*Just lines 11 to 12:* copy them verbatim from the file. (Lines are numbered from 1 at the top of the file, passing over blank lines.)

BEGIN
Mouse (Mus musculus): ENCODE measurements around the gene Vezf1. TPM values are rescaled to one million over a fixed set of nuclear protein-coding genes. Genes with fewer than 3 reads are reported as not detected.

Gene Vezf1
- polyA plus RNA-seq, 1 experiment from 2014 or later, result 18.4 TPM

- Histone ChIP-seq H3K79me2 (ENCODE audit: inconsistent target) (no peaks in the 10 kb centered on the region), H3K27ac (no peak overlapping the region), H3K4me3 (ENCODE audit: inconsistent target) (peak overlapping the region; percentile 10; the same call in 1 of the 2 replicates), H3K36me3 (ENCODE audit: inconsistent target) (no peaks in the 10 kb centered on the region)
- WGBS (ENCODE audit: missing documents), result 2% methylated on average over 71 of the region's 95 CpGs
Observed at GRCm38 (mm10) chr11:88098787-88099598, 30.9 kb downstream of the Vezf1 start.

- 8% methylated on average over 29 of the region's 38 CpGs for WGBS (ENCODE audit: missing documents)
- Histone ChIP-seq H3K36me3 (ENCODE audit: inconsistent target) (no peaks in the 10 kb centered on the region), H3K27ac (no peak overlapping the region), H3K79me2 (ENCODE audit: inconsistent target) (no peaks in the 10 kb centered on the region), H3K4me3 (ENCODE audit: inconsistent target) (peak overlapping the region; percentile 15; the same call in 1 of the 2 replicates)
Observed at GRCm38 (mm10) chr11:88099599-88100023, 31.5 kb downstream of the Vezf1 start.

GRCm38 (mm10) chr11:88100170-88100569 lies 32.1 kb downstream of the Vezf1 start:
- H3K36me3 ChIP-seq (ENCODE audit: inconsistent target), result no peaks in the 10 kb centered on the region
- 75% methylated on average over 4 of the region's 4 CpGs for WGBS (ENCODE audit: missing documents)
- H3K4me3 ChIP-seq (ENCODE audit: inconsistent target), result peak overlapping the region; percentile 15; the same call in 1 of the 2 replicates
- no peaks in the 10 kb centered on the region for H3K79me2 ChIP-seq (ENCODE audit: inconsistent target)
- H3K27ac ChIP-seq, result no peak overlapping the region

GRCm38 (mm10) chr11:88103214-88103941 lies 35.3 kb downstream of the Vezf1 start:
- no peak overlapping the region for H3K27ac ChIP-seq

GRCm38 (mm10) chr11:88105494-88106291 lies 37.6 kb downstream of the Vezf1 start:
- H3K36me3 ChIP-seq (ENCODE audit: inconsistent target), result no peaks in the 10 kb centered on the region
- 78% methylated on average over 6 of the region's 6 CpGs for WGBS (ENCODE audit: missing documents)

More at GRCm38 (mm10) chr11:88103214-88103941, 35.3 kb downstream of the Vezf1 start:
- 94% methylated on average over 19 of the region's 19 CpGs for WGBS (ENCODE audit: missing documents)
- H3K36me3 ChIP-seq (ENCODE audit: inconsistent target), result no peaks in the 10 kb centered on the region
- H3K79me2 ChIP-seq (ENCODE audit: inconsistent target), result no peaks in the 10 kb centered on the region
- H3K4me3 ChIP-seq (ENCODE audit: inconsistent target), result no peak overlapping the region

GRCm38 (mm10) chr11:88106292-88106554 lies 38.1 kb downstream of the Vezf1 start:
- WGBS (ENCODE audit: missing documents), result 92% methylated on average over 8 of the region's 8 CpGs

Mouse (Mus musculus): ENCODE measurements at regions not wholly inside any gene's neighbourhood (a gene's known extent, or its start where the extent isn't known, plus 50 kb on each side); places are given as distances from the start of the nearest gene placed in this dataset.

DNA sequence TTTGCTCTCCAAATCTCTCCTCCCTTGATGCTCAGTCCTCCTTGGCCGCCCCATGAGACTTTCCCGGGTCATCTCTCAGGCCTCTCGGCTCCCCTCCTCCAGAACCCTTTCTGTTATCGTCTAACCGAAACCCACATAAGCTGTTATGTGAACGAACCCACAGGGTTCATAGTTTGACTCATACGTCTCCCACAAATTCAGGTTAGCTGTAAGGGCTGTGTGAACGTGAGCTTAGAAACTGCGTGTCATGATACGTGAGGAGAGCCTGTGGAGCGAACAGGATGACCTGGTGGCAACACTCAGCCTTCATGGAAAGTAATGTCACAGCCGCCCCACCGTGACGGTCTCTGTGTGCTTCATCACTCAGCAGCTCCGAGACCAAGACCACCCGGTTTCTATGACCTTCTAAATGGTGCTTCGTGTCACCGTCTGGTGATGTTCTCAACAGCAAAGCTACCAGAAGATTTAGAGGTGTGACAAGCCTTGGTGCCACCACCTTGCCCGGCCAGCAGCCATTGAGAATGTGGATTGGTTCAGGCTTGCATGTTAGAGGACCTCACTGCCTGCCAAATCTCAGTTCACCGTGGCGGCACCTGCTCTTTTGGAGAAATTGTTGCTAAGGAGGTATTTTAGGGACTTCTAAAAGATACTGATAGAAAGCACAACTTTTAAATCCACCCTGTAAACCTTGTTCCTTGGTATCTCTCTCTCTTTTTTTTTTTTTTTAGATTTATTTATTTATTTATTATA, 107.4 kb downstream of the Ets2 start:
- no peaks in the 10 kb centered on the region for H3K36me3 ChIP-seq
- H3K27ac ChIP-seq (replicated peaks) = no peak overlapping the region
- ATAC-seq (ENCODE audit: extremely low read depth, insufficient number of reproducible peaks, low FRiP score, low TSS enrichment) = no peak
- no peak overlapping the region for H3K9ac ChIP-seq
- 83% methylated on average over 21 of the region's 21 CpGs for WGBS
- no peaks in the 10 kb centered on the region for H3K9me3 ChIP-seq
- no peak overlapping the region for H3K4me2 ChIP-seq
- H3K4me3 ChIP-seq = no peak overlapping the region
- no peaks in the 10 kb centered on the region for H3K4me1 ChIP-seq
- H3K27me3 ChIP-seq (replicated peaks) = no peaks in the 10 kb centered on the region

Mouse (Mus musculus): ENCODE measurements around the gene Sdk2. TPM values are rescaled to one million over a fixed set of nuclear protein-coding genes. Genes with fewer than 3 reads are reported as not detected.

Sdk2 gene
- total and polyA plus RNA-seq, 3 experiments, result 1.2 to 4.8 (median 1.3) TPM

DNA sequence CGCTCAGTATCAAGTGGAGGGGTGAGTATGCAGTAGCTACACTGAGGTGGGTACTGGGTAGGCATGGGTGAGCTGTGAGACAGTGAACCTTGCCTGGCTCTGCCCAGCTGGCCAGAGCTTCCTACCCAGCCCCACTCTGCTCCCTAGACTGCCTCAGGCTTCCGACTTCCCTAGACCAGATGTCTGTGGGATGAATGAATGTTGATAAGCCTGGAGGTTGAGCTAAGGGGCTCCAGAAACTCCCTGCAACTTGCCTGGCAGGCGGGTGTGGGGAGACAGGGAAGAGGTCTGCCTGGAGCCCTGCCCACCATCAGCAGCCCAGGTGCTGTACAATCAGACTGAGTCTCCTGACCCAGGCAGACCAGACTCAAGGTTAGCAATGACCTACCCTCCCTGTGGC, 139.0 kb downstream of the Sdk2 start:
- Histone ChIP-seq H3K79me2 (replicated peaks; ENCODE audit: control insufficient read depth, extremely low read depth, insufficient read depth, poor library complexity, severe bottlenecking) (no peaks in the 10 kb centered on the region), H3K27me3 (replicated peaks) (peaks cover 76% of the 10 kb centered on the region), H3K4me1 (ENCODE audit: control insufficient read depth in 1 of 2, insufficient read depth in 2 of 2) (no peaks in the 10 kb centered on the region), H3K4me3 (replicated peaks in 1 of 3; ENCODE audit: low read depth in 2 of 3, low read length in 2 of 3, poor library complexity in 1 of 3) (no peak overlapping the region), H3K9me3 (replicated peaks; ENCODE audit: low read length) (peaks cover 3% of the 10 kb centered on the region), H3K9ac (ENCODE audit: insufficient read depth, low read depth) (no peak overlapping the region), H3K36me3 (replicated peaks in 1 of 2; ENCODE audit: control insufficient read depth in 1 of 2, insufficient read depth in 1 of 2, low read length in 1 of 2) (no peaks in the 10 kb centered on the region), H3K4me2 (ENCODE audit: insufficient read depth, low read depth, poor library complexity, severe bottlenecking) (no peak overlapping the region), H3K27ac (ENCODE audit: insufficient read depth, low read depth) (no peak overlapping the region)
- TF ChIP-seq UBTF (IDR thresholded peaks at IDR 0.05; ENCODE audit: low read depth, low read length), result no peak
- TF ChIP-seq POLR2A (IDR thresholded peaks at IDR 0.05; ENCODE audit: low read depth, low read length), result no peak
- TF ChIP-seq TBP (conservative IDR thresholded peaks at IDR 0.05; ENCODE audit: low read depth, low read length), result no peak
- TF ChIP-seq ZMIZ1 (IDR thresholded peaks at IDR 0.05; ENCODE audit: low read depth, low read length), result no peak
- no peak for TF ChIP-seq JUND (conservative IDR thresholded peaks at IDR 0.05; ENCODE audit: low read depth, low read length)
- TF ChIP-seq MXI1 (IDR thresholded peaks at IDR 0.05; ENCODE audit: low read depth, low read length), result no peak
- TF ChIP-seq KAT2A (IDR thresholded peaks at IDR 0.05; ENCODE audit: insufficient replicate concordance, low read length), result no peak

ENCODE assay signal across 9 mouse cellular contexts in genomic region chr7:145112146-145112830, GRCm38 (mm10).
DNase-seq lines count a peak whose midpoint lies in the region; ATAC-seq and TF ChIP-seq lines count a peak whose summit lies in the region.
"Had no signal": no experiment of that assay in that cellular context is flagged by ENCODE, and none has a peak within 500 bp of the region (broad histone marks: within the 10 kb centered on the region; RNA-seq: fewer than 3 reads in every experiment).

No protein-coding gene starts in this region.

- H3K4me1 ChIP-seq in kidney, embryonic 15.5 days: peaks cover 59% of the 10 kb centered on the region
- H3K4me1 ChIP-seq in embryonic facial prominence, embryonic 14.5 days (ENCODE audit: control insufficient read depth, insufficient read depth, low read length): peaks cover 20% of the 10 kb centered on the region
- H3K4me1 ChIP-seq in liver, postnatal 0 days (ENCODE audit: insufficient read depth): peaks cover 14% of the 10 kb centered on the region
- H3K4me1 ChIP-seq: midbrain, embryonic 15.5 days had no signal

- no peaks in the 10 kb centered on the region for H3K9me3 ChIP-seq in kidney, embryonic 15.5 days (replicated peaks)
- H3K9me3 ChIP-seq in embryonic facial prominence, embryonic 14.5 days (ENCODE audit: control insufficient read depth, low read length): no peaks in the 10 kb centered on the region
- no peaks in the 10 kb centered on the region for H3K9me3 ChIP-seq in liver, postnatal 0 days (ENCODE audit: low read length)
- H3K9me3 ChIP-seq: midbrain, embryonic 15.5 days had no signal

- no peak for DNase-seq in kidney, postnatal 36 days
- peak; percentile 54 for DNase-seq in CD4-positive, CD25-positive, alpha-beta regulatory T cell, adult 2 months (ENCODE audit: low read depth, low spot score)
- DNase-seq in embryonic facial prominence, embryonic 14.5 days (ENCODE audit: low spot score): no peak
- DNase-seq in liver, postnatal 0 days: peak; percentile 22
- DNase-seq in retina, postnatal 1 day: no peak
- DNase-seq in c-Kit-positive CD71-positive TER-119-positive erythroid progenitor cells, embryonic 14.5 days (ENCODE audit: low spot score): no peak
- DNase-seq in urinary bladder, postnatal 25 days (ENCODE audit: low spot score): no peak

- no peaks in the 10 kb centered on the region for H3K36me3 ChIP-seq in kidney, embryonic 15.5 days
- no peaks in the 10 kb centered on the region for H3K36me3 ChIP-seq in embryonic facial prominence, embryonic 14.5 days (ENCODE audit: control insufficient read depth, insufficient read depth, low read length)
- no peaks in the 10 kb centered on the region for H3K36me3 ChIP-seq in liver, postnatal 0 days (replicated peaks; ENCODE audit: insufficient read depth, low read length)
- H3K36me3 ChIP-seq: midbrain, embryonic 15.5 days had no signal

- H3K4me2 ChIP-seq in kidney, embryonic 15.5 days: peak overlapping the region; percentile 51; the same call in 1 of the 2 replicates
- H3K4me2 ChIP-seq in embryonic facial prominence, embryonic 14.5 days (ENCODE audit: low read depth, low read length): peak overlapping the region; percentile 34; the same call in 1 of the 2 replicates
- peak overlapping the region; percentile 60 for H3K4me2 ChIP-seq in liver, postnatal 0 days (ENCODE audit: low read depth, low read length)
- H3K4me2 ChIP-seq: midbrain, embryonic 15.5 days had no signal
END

- H3K36me3 ChIP-seq (ENCODE audit: inconsistent target), result no peaks in the 10 kb centered on the region
- 75% methylated on average over 4 of the region's 4 CpGs for WGBS (ENCODE audit: missing documents)